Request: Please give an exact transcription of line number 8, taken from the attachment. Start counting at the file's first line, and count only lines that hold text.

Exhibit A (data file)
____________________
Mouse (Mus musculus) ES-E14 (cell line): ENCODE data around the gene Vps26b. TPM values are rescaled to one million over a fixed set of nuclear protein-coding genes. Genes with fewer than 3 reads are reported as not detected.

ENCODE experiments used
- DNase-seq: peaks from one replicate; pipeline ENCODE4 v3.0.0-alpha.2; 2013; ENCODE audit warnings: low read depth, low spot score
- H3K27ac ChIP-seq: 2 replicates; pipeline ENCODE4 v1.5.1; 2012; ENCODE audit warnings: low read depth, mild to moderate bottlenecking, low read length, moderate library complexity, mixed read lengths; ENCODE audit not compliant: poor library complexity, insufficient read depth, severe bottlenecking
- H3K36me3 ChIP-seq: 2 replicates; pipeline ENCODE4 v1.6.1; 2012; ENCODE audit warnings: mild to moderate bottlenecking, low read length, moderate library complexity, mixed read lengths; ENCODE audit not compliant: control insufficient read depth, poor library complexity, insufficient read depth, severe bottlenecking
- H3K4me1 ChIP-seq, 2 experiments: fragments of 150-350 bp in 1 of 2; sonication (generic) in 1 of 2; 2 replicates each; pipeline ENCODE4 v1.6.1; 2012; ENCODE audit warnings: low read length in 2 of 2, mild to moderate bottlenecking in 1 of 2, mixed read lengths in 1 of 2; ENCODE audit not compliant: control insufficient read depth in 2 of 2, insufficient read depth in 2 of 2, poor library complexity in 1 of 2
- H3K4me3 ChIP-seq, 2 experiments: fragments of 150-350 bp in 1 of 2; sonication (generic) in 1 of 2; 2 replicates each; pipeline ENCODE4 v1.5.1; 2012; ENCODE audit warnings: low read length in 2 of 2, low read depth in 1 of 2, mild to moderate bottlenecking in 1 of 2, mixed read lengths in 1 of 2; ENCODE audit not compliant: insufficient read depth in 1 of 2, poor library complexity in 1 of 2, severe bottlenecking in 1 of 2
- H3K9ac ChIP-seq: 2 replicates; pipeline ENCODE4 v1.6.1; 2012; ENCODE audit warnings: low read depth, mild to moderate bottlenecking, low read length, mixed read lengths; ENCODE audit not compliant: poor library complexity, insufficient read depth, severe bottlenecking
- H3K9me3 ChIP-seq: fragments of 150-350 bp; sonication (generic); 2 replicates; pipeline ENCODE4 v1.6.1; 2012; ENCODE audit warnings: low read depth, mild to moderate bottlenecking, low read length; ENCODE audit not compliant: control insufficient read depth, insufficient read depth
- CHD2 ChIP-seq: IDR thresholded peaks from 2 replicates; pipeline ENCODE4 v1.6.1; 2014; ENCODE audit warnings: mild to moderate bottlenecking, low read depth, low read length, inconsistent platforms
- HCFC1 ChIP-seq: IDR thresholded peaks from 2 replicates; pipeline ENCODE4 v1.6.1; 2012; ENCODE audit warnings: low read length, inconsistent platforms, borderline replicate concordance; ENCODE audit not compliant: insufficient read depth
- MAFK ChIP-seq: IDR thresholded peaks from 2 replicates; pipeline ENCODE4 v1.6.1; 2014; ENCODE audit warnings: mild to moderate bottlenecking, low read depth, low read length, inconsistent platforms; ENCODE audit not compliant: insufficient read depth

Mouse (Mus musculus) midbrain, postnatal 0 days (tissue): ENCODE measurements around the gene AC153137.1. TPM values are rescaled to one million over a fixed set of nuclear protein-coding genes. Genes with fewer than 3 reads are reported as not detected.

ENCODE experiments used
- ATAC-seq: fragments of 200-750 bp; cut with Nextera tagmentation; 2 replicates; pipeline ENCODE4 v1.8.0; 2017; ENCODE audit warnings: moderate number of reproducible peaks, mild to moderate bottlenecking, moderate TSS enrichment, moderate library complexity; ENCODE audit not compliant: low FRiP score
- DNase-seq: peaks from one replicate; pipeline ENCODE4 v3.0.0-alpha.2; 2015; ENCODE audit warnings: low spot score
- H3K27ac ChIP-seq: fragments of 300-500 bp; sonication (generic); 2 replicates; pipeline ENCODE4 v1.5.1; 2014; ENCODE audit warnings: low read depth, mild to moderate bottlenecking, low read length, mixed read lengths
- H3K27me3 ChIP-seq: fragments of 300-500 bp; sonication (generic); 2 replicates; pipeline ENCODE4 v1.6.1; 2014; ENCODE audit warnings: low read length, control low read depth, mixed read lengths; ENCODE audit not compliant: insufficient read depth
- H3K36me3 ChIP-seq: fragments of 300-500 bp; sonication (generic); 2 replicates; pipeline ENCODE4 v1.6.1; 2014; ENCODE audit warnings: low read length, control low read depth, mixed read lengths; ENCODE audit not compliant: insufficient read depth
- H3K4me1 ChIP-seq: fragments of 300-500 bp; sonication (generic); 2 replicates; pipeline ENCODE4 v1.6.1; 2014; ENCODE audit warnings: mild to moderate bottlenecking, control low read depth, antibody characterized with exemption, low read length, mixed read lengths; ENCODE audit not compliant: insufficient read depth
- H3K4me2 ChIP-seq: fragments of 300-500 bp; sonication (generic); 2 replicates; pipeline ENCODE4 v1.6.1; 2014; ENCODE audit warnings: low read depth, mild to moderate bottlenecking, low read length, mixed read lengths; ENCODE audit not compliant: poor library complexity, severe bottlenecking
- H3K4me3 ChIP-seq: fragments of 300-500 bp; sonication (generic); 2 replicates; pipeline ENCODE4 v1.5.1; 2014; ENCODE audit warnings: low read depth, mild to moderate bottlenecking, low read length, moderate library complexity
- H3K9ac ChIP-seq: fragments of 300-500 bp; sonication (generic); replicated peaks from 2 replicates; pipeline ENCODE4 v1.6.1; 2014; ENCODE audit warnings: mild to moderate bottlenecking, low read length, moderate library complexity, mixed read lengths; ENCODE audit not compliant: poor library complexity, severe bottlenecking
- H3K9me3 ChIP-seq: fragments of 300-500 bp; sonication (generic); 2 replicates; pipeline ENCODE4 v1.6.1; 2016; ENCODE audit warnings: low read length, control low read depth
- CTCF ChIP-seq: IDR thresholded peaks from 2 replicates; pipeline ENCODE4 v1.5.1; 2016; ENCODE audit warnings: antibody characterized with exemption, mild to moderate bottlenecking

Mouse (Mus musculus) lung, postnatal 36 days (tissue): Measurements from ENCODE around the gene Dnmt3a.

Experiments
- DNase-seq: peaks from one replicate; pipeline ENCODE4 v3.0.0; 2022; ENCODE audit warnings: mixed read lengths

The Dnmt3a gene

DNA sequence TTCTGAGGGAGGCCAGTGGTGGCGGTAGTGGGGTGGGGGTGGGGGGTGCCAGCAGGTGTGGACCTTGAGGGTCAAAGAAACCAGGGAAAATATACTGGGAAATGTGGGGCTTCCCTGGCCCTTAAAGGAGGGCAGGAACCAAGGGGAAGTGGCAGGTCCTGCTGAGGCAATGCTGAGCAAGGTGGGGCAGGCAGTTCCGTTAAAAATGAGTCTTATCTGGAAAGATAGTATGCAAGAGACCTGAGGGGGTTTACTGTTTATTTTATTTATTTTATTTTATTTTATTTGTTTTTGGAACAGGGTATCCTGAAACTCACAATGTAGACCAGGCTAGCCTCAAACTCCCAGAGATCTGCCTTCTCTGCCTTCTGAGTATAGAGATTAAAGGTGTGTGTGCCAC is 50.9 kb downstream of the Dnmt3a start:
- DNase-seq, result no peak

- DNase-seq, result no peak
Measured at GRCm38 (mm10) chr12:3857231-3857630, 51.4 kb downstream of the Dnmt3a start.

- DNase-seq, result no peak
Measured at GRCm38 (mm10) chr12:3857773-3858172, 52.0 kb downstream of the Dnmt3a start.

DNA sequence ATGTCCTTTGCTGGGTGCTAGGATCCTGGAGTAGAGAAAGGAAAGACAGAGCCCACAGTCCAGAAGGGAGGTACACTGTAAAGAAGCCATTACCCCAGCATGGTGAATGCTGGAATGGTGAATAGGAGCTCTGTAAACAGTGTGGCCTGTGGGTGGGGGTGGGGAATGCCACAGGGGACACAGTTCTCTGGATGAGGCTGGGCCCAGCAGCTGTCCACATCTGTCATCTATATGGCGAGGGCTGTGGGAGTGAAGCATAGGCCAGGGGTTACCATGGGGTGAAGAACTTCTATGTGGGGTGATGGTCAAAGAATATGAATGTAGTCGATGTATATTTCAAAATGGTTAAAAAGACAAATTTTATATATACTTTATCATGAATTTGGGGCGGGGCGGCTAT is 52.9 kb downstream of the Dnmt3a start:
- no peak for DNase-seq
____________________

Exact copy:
- H3K9ac ChIP-seq: 2 replicates; pipeline ENCODE4 v1.6.1; 2012; ENCODE audit warnings: low read depth, mild to moderate bottlenecking, low read length, mixed read lengths; ENCODE audit not compliant: poor library complexity, insufficient read depth, severe bottlenecking